Boxdorf Kärwa

Most Kärwas boast a few food stands, and some kids attractions, but the main activity of these festivals seems to be the beer tent. Each day the fest opens about 10 am and goes straight through the day until 6 am the following morning (at least ours does).

Boxdorf Kärwa 2

Other versions of the local beer fest are the huge festivals hosted by entire cities. Two such options local to us are the Bergkirchweih in Erlangen, and Annafest in Forchheim.


The Berg (meaning hill) is the third largest fair in Bavaria (after (of course) Oktoberfest in Munich and Gäubodencolksfest in Straubing) held in one of the largest open air beer gardens in Europe. About one million people visit the festival annually (nearly ten times the population of Erlangen). The Berg lasts 12 days and the fair grounds are nearly a kilometer long.


Annafest is a Franconian festival in the Kellerwald (cellar woods) of nearby Forchheim. Annafest was started in 1840 and now features over 20 beer cellars. Though not as big as neighboring Erlangen, Annafest still draws nearly half a million visitors each year.


It seems like every weekend has a new festival all summer long, especially compared to the largely ignored remaining 9 months of the year. Next on our list this year is Oktoberfest!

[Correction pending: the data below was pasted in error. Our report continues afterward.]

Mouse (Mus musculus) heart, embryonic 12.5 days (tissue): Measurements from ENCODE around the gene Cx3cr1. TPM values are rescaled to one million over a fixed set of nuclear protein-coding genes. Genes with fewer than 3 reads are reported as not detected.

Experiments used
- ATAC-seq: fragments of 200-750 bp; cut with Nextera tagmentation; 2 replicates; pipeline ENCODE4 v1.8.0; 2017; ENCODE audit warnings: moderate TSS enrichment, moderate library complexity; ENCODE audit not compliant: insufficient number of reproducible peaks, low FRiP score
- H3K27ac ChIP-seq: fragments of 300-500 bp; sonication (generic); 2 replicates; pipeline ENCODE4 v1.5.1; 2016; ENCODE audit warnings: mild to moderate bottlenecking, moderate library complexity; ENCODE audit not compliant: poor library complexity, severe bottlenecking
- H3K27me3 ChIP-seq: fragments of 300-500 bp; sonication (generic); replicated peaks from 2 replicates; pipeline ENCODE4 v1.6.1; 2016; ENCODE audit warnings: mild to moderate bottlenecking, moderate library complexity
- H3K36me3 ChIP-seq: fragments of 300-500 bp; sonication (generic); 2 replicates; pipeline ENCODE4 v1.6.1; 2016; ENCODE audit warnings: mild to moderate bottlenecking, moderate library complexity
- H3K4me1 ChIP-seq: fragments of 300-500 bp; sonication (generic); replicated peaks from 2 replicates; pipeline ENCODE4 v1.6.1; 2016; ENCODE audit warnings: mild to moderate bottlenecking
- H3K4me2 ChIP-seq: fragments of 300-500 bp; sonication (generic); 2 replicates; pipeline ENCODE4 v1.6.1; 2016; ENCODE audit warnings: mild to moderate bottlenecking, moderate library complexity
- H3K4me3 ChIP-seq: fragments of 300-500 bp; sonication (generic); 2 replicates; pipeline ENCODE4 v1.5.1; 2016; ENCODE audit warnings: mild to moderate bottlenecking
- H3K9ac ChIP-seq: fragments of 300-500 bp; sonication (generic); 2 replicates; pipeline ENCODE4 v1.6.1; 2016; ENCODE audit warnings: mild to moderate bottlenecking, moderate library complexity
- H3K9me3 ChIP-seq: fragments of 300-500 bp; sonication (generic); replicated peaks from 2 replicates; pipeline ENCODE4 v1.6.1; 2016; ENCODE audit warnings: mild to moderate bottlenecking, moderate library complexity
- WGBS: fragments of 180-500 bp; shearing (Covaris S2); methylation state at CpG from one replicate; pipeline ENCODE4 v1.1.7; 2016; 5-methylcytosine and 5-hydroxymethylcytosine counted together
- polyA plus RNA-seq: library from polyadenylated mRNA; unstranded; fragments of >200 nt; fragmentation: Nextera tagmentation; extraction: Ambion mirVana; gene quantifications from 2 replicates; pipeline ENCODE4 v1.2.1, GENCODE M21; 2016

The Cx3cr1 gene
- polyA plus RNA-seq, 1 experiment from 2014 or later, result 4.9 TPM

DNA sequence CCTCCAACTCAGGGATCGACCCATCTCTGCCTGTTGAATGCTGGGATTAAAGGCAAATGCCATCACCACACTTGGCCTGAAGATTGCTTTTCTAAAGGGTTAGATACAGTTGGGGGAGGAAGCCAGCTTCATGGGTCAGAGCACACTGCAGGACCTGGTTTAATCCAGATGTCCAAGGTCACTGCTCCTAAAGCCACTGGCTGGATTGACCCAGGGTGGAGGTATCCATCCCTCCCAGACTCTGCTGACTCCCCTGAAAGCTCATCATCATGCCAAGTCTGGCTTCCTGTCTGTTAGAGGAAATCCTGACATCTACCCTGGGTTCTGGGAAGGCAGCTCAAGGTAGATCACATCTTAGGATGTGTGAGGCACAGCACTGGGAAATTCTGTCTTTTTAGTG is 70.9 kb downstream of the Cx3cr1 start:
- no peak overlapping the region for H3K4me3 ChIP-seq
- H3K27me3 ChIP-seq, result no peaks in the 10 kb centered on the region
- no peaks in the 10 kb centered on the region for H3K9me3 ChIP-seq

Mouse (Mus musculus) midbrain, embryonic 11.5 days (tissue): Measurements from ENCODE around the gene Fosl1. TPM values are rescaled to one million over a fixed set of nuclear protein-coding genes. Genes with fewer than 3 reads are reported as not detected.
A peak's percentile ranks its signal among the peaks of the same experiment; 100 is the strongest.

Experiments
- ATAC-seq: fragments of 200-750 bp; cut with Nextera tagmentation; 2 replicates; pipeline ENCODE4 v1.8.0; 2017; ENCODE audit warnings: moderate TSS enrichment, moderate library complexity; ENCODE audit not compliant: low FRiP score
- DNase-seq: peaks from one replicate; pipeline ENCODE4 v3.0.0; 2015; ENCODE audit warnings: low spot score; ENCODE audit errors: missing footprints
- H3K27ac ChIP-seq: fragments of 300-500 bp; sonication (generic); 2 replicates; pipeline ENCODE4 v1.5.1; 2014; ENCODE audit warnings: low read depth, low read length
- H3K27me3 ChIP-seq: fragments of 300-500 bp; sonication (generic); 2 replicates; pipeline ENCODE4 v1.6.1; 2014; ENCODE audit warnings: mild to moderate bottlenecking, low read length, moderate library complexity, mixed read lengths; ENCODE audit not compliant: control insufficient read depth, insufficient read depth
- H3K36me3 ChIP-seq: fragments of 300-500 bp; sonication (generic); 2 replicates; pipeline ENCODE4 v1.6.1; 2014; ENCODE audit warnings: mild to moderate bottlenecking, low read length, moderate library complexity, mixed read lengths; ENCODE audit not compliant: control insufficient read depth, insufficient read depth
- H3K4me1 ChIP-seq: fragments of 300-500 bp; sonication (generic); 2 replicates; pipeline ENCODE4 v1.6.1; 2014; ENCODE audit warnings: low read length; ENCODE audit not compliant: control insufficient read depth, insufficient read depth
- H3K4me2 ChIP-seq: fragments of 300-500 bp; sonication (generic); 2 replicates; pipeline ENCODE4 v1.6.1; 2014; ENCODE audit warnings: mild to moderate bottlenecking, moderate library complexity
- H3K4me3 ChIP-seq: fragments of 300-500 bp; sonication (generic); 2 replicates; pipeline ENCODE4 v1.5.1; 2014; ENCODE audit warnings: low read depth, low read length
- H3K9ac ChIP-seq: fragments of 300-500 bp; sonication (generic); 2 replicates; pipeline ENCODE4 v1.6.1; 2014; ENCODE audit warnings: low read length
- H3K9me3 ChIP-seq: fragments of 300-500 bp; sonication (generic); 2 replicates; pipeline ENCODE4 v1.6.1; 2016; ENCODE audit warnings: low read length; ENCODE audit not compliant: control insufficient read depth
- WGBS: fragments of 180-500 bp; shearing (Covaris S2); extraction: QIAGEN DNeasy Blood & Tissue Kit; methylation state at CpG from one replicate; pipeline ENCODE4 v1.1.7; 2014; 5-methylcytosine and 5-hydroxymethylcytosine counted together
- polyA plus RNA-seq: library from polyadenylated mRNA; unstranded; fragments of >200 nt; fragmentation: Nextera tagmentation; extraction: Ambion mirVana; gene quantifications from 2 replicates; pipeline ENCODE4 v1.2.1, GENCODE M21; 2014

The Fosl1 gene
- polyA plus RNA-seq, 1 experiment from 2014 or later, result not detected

Oktoberfest 2014

What is your favorite summer festival?


Exploring Schloß Mespelbrunn

With our current influx of summer visitors, we have been exploring many places both old and new. Schloß Mespelbrunn was a new castle to add to our ever expanding repertoire of European castles.

The castle is about 40 minutes south of the main Frankfurt airport, making it a good stop for those traveling through the Frankfurt area. You enter through a cute country village following the signs down side roads to the schloß. At the end of one such road is a large parking area at the  trailhead to take you on an easy stroll to the castle.

Though not a large castle, Mespelbrunn is a fun stop because it offers the rarity of a moat filled with water, as well as having stood through all the wars, weather and time without ever being destroyed.